On the heels of its decision allowing prolonged confinement in an ICE detention center to continue, the U.S. Supreme Court decided to hear arguments in another case about the federal government’s practice or locking up migrants. Every day, the Department of Homeland Security detains roughly 34,000 individuals. At a cost of at least $126 per day per person, ICE spends more than $4 million daily to incarcerate.
In Nielsen v. Preap, No. 14-16326, the Court will decide whether ICE is required to detain migrants who have served their jail or prison time for a laundry list of crimes and have successfully resettled in the community. The federal government argues that Congress mandates their detention. In its petition to the Supreme Court, the government argued that INA § 236(c), 8 U.S.C. § 1226(c), mandates detention of anyone who has been convicted of just about all the crime-based grounds of removal. In the government’s view, almost everyone who is potentially removable from the United States because of a criminal conviction must be detained while an immigration judge decides whether he will in fact be removed.
As with Mony Preap, a refugee who fled to the United States to escape the Khmer Rouge and has been a lawful permanent resident since 1981, often potential removable based on criminal convictions involves minor offenses. Preap was convicted twice of misdemeanor possession of marijuana. Despite his crimes, an immigration judge granted him cancellation of removal which allows him to continue living and working in the United States. Another named plaintiff in the lower court’s decision, Juan Lozano Magdaleno, also a longtime lawful permanent resident, has a firearm possession conviction and a simple possession of marijuana conviction. Five years after he was released from the drug conviction, ICE picked him up and confined him pending removal proceedings. He was later released under the limits on prolonged detention recently overturned in Jennings v. Rodriguez, suggesting he spent at least six months in an ICE prison.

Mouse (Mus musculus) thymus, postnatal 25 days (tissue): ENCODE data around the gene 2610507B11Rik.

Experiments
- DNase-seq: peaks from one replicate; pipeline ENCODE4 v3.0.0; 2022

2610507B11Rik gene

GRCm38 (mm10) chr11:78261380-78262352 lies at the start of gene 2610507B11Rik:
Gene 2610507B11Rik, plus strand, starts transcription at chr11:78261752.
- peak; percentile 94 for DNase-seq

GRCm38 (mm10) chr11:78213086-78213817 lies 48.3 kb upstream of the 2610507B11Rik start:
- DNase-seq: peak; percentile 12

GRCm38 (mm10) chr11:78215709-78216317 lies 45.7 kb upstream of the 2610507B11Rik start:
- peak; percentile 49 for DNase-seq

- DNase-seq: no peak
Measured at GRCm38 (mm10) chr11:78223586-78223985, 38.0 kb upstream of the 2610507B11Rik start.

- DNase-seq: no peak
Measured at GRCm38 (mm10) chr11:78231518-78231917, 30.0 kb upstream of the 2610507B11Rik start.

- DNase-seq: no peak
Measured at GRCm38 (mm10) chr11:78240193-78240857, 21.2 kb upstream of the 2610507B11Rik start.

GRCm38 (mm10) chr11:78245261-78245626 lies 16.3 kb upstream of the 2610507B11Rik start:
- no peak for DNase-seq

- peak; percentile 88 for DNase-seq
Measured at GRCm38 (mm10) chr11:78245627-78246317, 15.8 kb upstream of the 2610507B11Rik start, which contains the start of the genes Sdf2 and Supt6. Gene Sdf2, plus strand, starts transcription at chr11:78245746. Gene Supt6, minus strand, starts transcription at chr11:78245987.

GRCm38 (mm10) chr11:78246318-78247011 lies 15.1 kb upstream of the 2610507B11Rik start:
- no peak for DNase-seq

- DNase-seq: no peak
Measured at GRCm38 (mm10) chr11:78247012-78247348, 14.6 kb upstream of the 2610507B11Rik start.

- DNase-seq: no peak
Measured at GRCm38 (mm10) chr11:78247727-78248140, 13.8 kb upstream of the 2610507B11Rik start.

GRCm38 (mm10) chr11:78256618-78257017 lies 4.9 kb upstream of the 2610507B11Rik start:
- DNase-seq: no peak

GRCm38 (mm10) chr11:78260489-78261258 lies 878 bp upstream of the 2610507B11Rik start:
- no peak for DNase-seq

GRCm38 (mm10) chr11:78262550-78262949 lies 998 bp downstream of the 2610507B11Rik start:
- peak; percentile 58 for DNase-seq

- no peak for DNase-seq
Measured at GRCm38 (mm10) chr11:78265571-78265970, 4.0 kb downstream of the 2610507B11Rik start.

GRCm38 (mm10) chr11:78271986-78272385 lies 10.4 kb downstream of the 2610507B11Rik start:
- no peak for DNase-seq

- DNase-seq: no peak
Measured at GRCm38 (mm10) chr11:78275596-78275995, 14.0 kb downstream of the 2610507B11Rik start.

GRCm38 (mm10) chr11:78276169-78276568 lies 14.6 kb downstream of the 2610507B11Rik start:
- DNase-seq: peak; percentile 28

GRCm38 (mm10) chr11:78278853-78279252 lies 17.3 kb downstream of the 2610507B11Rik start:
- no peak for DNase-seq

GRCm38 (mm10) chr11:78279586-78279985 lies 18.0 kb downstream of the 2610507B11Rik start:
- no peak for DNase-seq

In contrast to the position that the government advocates, the Ninth Circuit—plus numerous federal district courts—have concluded that detention is required only when ICE takes custody of migrants upon their release from criminal confinement. The court concluded that the “when released” clause is a temporal condition on mandatory custody that Congress imposed. As such, there is no wiggle room for interpretation. If ICE doesn’t take someone into custody “when released” from criminal confinement, then it has failed to implement 236(c).
Except for the Ninth Circuit, all the circuit courts to have decided the issue agree with the government’s position, though they have not agreed on the reasoning. The First Circuit split evenly. The Supreme Court will now weigh in on the breadth of detention power that Congress has granted to ICE. Given the size of ICE’s detention system, this is an enormously important prospect. The country’s immigration detention population grew to unprecedented heights under President Obama. Those record-setting years haven’t stopped continued growth. Trump administration officials have expressed a desire to increase the number of people locked up pending immigration court proceedings.
Under Presidents Obama and Trump, government officials repeatedly claim immigration detention protects the public and ensures that migrants appear to removal hearings in immigration court. In Demore v. Kim, 538 U.S. 510, 513 (2003), the Supreme Court embraced these twin rationales, explaining that Congress enacted § 236(c) because it was “justifiably concerned that deportable criminal aliens who are not detained continue to engage in crime and fail to appear for their removal hearings in large numbers.” The government’s petition for Supreme Court review reiterates this view. It claims, for example, that “[t]he Ninth Circuit’s interpretation…ensures that many criminal aliens…will be given bond hearings, and a significant portion of those will be released, thus creating the very risk of recidivism and flight that Section 1226(c) [INA § 236(c)] would otherwise foreclose.”
Both claims are largely red herrings. A wealth of evidence indicates that migrants commit relatively little crime, especially when compared to people born inside the United States. Moreover, most people do appear for their court dates and Congress has at its disposal options to increase attendance that are less invasive and less costly than detention. Lastly, the Ninth Circuit’s interpretation does not mean that migrants cannot be detained. It only means that they are given the opportunity to ask an immigration judge for their release. As it has done for many years, though, the federal government takes the view that if given the chance, immigration judges’ decisions will endanger the public and subvert the immigration courts’ operations.